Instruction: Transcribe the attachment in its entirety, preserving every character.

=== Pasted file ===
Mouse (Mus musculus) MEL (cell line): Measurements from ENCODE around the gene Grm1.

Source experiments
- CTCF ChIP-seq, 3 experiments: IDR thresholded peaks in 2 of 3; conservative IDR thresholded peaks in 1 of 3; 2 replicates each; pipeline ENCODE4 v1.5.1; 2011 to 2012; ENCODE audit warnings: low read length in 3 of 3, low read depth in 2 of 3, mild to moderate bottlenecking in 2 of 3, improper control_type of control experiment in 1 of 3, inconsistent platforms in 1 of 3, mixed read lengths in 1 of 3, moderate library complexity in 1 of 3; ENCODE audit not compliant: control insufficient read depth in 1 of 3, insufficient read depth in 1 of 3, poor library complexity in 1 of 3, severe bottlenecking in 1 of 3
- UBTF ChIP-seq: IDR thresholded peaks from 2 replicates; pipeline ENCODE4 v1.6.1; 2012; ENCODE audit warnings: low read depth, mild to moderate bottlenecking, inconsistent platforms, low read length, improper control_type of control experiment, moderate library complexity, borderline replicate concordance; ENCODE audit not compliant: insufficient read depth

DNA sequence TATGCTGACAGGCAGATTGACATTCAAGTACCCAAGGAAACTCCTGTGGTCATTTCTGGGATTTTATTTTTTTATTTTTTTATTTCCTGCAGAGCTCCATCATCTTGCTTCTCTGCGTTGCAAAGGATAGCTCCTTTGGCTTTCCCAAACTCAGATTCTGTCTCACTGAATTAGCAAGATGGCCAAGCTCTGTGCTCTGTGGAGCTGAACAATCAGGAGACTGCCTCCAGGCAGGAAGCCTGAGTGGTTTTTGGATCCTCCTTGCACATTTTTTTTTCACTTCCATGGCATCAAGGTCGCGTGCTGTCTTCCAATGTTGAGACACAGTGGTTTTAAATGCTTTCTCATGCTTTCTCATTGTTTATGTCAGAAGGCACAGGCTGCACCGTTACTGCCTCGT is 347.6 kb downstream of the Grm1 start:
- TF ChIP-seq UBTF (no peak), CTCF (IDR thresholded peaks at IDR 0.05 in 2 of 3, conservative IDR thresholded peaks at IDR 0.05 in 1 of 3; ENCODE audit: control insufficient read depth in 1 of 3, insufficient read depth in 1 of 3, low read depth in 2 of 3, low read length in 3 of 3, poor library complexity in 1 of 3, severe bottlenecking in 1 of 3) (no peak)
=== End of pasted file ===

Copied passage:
Mouse (Mus musculus) MEL (cell line): Measurements from ENCODE around the gene Grm1.

Source experiments
- CTCF ChIP-seq, 3 experiments: IDR thresholded peaks in 2 of 3; conservative IDR thresholded peaks in 1 of 3; 2 replicates each; pipeline ENCODE4 v1.5.1; 2011 to 2012; ENCODE audit warnings: low read length in 3 of 3, low read depth in 2 of 3, mild to moderate bottlenecking in 2 of 3, improper control_type of control experiment in 1 of 3, inconsistent platforms in 1 of 3, mixed read lengths in 1 of 3, moderate library complexity in 1 of 3; ENCODE audit not compliant: control insufficient read depth in 1 of 3, insufficient read depth in 1 of 3, poor library complexity in 1 of 3, severe bottlenecking in 1 of 3
- UBTF ChIP-seq: IDR thresholded peaks from 2 replicates; pipeline ENCODE4 v1.6.1; 2012; ENCODE audit warnings: low read depth, mild to moderate bottlenecking, inconsistent platforms, low read length, improper control_type of control experiment, moderate library complexity, borderline replicate concordance; ENCODE audit not compliant: insufficient read depth

DNA sequence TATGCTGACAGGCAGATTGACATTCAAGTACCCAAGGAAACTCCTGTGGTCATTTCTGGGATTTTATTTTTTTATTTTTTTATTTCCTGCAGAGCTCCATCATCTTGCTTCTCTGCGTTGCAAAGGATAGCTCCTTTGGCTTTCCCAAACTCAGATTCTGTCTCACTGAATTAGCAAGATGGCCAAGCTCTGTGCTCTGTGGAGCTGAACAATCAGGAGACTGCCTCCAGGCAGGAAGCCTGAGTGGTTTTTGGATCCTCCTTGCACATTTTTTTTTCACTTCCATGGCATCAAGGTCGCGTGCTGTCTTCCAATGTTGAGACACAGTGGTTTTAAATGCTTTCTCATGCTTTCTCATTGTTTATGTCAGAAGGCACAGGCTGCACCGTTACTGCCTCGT is 347.6 kb downstream of the Grm1 start:
- TF ChIP-seq UBTF (no peak), CTCF (IDR thresholded peaks at IDR 0.05 in 2 of 3, conservative IDR thresholded peaks at IDR 0.05 in 1 of 3; ENCODE audit: control insufficient read depth in 1 of 3, insufficient read depth in 1 of 3, low read depth in 2 of 3, low read length in 3 of 3, poor library complexity in 1 of 3, severe bottlenecking in 1 of 3) (no peak)